Which would be ok, if the combat were a little more inspiring. Killing Walkers, as everyone who watches the show knows, requires massive head trauma. So you can shoot them in the head (which explode, no matter your firearm of choice or distance from the target) or brain them with a blunt weapon. Or, you can slash their face four times with a survival knife – same result. Smashing their brains in takes four hits with a hammer or lead pipe, or one normal hit and a charged-up heavy blow. This is regardless of the type of Walker, as they’re all the same height and build anyway. And you don’t even have to do that: combat is as easy as getting behind a staggering, stupid zombie and holding RB to execute it, over and over again. If you fancy getting it over even quicker, you can let a group of them grab you and then, by way of a tedious minigame, murder them all by knife to the skull. Skewering zombies through the head or breaking open their dirty, rotten skulls certainly sounds like fun; in Survival Instinct, it manages to be boring. Guns are hardly necessary for a large portion of the game, but they do speed things up a little.
And you will want to speed things up. Walkers behave mostly like Walkers (ie, mindless eating machines), but their behavioural AI is shockingly bad. They run into walls, or stand still while you wander by. Sometimes they start running at you, but then stop and stagger away. At other times they’ll smell you coming, and start charging you from 100 yards off. It’s just further proof that Activision have shipped an unfinished game.
LONGEVITY: As most missions involve nothing more than finding someone or retrieving something and then returning to your vehicle, there’s no incentive to dally around outside of arbitrary collectibles. The main narrative will take 5 hours, and there is zero replayability. Given the quality of the single player campaign, I’m incredibly grateful that there’s no multiplayer element.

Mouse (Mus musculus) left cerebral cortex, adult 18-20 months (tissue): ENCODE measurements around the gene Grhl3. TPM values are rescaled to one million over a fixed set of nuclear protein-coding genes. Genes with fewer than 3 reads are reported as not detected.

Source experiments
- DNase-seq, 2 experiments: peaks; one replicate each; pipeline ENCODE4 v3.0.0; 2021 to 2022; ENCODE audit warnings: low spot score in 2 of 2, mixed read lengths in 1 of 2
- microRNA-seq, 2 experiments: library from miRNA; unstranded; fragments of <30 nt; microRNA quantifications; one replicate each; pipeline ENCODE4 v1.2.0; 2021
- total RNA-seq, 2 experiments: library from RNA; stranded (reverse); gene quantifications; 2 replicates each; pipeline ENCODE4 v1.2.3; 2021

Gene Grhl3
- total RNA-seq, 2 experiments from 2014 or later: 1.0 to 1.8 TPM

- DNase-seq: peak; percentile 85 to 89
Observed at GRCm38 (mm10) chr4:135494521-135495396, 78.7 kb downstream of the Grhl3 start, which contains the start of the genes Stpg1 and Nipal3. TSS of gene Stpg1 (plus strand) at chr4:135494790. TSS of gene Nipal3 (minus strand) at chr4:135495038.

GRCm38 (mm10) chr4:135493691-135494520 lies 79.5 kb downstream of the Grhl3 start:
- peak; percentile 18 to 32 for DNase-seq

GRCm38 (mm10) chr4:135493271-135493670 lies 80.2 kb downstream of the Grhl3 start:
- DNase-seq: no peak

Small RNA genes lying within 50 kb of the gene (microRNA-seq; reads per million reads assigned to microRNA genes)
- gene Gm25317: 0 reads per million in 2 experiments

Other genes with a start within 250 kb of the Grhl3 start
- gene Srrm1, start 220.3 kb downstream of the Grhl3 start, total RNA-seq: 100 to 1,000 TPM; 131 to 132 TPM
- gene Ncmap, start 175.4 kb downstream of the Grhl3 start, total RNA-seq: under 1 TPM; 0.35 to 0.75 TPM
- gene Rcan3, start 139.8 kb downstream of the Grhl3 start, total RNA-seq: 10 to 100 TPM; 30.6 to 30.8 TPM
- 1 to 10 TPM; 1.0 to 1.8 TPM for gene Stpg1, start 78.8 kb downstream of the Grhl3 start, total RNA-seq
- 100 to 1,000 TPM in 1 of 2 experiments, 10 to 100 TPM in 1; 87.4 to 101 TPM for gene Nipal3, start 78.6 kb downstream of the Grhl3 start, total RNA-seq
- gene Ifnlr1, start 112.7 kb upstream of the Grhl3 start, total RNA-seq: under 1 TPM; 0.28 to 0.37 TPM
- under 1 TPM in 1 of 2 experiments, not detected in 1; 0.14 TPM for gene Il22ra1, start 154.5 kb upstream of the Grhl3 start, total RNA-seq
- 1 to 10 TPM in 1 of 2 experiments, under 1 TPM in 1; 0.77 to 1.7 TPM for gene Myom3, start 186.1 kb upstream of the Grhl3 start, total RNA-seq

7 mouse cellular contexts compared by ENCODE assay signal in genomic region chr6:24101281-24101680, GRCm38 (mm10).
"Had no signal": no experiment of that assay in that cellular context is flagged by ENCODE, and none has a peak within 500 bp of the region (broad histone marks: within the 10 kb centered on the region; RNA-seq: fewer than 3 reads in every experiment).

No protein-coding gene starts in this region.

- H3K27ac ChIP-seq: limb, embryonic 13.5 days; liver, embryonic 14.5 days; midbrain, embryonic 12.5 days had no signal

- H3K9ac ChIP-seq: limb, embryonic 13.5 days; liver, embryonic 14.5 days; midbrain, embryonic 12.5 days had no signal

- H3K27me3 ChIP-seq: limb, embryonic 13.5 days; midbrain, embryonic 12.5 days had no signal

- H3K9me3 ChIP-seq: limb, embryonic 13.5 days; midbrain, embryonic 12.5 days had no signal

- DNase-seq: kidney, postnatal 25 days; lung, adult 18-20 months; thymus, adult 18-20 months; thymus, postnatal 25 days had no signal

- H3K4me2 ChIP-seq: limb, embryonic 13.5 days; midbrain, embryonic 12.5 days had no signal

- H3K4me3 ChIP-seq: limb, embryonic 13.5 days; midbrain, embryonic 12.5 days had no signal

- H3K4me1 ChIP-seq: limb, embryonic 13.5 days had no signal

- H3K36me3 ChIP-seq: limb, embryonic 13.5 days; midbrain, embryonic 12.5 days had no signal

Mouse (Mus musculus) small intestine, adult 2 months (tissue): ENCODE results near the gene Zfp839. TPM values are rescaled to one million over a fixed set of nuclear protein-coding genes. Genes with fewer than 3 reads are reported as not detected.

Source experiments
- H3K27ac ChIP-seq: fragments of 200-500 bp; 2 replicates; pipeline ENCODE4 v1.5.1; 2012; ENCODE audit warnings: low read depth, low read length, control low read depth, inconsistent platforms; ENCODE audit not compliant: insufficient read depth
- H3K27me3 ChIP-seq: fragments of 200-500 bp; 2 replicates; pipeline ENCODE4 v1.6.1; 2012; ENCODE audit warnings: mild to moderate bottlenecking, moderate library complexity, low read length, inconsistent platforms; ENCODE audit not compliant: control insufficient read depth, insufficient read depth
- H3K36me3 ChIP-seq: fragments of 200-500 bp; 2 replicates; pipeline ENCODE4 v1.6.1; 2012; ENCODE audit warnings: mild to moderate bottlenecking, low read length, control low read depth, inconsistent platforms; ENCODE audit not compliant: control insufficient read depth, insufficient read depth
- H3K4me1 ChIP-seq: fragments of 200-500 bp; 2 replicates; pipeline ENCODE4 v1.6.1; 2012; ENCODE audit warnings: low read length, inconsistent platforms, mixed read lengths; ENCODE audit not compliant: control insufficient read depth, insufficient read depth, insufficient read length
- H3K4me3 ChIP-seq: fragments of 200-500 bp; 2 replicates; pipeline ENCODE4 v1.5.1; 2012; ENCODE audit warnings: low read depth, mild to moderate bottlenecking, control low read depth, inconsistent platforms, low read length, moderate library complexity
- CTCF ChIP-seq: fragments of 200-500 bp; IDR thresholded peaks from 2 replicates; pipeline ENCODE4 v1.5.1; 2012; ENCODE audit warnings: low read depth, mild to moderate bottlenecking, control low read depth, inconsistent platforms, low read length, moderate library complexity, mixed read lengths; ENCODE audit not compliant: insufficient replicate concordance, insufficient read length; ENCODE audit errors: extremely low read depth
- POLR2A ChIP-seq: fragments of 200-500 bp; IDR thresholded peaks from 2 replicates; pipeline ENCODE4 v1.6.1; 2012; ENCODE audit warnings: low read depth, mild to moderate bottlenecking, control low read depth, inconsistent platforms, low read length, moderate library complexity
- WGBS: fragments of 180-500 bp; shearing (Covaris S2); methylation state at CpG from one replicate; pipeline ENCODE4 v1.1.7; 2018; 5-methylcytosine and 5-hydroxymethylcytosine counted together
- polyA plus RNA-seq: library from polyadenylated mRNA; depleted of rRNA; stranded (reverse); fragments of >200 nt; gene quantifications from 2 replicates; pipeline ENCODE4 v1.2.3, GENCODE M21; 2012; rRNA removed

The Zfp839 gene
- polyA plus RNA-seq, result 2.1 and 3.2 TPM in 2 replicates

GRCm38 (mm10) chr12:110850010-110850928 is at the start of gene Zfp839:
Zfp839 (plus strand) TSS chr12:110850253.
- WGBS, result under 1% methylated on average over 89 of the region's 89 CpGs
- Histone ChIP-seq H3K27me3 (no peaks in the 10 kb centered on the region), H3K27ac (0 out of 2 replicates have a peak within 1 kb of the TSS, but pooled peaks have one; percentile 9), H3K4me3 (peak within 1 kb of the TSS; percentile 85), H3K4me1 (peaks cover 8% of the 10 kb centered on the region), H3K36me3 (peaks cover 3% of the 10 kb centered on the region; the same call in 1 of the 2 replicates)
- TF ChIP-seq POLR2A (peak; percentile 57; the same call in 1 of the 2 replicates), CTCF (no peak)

VERDICT: The Walking Dead: Survival Instinct is a bad game. It’s shoddily put together, has been rushed out the door and will rely solely on its subject matter to sell copies. There’s no variety and zero originality on display, and it’s almost shocking just how great the gulf in quality is between this and Telltale’s take on the franchise. I simply can’t recommend this game to anyone. Even fans of the show will get little from it.
The great tragedy, of course, is that Terminal Reality clearly had ideas. Another six to eight months and a little patience from Activision and this really, really could have been better – though perhaps not much. Survival Instinct is not the worst zombie game I’ve ever played (Rebellion’s Shell Shocked 2: Blood Trails is worse), but it’s not far off. A smattering of good ideas are swamped by bad AI, lazy design, ugly aesthetics, lacklustre sound and uninspired combat. Like the Walkers themselves, this is one game that should be given a wide berth.